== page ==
A contribution by Karmen Fio Firi*

*University of Zagreb, Faculty of Science, Department of Geology. Member of the Croatian Geological Society and coordinator of the ENGIE project for the Croatian Geological Society as LTP; [email protected]

After reading the article about the decorativity of natural building stones from Croatia in the previous number of the ENGIE Magazine, you must be interested in some more information about these beautiful stone types. So, we will take you to Zagreb, Croatia…

Croatia is a small country on the crossroad between Central and Southern Europe with a long coast along the Adriatic Sea, and 1246 islands. Due to its geological history, Croatia is rich in sedimentary rocks. Natural stones are therefore commonly used in architecture and represent valuable Croatian geoheritage and urban geoheritage which can be well seen in the Croatian capital, the City of Zagreb (Fio Firi and Maričić, 2020).

The City of Zagreb has a rich and interesting history. It covers an area of about 650 km2 and has more than 800,000 of citizens. Most of the buildings in the center of Zagreb date from the end of the nineteenth and beginning of the twentieth century.

Several years ago, an idea about a story on the historical importance of different buildings and monuments, together with an explanation of different natural stones used in their construction, especially those of domestic origin, their age and origin, texture and structure, brought to a Geological walk through City of Zagreb, and the making of the web page (in Croatian): http://geoloskasetnjazagreb.com/ (Fig. 1). Details about the usage of the natural stones and geotouristic aspects can be found in a recently published paper in Geoheritage magazine (Fio Firi and Maričić, 2020).

Fig. 1. Web page http://geoloskasetnjazagreb.com/ (accessed 18th March 2021)

So, let’s take a short “walk” and visit five interesting places in Zagreb city (marked in Fig. 1) where we can see some domestic natural stone types…

If we start our walk at the Croatian Association of Artists building or Home of Croatian Artists, commonly called mosque (Džamija in Croatian) we are standing in front of a big circular shaped building designed by Ivan Meštrović, and therefore commonly called Meštrović pavilion (Fig. 2A). It was built from 1933 to 1938, with the change of its purpose several times throughout history. The pavilion is made of white Upper Cretaceous limestones with rudist bivalves (Veselje unito, Fig. 2B), exploited on the island of Brač.

Fig. 2. A. Meštrović pavilion built out of white coloured Veselje unito limestones, and B. detail of the stone with visible rudist section.

Our next stop is in front of the Zagreb Cathedral, dedicated to the Assumption of Blessed Virgin Mary and Kings Saint Stephen and Saint Ladislaus (Fig. 3A). This is the largest sacral building and one of the most valuable monuments of cultural heritage in Croatia. The Cathedral was, after the 1880 earthquake, restored in Neo-Gothic style, and mainly built from the Badenian (Miocene) Lithothamnium limestone (Fig. 3B) and its varieties. Lithothamnium limestone is the most used natural stone in Zagreb city since it was exploited nearby, in the Medvednica Mt. Due to recent problems, damaged stone parts are replaced with firmer and more resistant travertine imported from Italy.

Fig. 3. A. The Zagreb Cathedral, before the 2020 earthquake, and B. detail of the Lithothamnium limestone with visible bivalve shell.

Our third stop is the department store next to the main square. The store used to be Austrian Kastner and Öhler shop which in 1945 became the largest retail chain “Narodni Magazin” (NAMA) (Fig. 4A). The building includes many different varieties of Croatian natural stones, already mentioned Lithothamnium limestone, but here you can also see foraminifera limestones called Istranka (Fig. 4B), of Paleogene age (from Istria peninsula), dark-coloured Cretaceous rudist limestone rich in organic matter named Rasotica (Fig. 4C) from the island of Brač, and stylolitic limestones – Kirmenjak (Fig. 4D), of Jurassic age, which is the highest-quality stone in Croatia.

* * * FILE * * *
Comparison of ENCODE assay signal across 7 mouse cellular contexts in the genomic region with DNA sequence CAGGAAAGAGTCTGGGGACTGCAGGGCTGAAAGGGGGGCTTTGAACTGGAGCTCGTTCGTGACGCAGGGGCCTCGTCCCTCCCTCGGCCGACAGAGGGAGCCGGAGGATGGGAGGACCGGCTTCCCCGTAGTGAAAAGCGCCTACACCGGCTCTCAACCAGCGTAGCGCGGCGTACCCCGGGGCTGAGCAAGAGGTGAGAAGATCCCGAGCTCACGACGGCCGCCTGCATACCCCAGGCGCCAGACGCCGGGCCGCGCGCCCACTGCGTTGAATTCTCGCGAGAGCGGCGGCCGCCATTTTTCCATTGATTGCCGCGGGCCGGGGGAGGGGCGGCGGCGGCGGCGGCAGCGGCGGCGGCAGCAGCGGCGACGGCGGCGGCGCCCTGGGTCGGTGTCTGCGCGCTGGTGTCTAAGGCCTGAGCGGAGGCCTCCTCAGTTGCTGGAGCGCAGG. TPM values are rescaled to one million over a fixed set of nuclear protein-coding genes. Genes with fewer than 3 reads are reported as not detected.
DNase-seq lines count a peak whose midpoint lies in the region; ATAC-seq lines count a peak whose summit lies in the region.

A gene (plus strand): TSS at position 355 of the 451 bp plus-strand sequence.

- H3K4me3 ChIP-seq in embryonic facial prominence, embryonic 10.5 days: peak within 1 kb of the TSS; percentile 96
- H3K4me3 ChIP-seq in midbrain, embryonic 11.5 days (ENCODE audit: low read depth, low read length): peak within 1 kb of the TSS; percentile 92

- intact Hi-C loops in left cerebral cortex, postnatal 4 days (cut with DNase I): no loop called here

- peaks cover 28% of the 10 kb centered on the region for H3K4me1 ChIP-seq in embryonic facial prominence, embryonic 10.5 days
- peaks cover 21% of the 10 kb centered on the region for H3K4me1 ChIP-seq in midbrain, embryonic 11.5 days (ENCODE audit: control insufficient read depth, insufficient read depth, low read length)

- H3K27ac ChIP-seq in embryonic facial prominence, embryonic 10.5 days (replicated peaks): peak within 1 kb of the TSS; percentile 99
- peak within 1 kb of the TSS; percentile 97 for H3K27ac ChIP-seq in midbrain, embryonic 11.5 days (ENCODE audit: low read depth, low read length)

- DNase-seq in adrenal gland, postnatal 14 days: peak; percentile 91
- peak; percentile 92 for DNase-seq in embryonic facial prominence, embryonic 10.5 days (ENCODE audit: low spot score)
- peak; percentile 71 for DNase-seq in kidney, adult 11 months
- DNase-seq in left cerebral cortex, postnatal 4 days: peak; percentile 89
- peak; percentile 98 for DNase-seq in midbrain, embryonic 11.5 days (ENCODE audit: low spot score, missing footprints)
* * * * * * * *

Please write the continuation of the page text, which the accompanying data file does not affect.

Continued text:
Fig. 4. A. The NAMA department store built mostly out of Lithothamnium limestones, with occurrence of B. Istranka limestones, C. Rasotica limestones, and D. Kirmenjak limestones.

The fourth stop is in front of the Croatian National Theatre (Fig. 5A) built in 1895. It is a yellow-coloured building with lower parts covered with Badenian Lithothamnium limestone and its variety named Litavac (Fig. 5B). At the main entrance, stairs are paved with rudist limestone of Cretaceous age, with visible sections of extinct rudist bivalves (Fig. 5B).

Fig. 5. A. The Croatian National Theatre with B. Lithothamnium limestone, Litavac and rudist limestones in its lower parts.

We can finish our short Geological walk next to the Lotrščak Tower (Fig. 6A) and Old City walls of historical Gradec city which dates from the thirteenth century. This tower was part of the Old City’s defense system, and the Tower is a home of a famous Grič cannon which marks noon daily. It is active daily since 1877 and did not work only for a short time after the 2020 earthquake which hit the Zagreb area. The Tower is built out of irregularly shaped stones from the Medvednica Mt. area, with various fragments of limestones, sandstones, quartzites, and green schists of different ages (Fig. 6B).

Fig. 6. A. The Lotrščak Tower with B. irregularly shaped stones of different origins and ages.

If you visit the City of Zagreb and you are interested in the Geological walk you can ask for a flyer (in English) or contact us by e-mail: [email protected]


Fio Firi, K., Maričić, A., 2020. Usage of the Natural Stones in the City of Zagreb (Croatia) and Its Geotouristical Aspect. Geoheritage, 12:62, https://doi.org/10.1007/s12371-020-00488-x

This article has been published in the June 2021 edition of the ENGIE Magazine.